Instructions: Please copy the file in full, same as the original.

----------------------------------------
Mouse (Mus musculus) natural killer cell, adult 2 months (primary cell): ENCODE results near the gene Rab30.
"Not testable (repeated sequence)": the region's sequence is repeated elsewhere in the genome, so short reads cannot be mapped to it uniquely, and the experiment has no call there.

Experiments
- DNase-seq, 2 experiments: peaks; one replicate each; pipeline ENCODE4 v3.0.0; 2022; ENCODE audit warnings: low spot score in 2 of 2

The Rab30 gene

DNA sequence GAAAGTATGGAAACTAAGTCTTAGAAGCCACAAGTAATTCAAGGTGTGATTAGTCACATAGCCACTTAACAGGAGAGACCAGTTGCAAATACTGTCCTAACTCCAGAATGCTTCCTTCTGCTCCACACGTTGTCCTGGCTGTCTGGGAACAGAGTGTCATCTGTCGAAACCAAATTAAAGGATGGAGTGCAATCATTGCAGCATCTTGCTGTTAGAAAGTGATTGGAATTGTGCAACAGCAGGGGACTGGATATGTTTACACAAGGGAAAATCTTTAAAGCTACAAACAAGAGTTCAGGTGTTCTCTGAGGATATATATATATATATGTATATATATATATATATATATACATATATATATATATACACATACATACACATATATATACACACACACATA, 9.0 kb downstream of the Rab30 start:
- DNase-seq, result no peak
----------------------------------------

Mouse (Mus musculus) natural killer cell, adult 2 months (primary cell): ENCODE results near the gene Rab30.
"Not testable (repeated sequence)": the region's sequence is repeated elsewhere in the genome, so short reads cannot be mapped to it uniquely, and the experiment has no call there.

Experiments
- DNase-seq, 2 experiments: peaks; one replicate each; pipeline ENCODE4 v3.0.0; 2022; ENCODE audit warnings: low spot score in 2 of 2

The Rab30 gene

DNA sequence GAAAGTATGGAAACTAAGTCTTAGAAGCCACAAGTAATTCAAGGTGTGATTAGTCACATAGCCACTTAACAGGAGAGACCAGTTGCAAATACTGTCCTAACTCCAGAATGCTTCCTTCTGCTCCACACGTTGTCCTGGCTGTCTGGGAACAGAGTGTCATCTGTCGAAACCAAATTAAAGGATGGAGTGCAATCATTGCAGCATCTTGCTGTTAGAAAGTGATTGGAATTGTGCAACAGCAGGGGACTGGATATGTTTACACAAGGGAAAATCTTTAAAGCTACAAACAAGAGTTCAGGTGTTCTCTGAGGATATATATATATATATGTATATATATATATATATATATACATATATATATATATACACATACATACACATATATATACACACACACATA, 9.0 kb downstream of the Rab30 start:
- DNase-seq, result no peak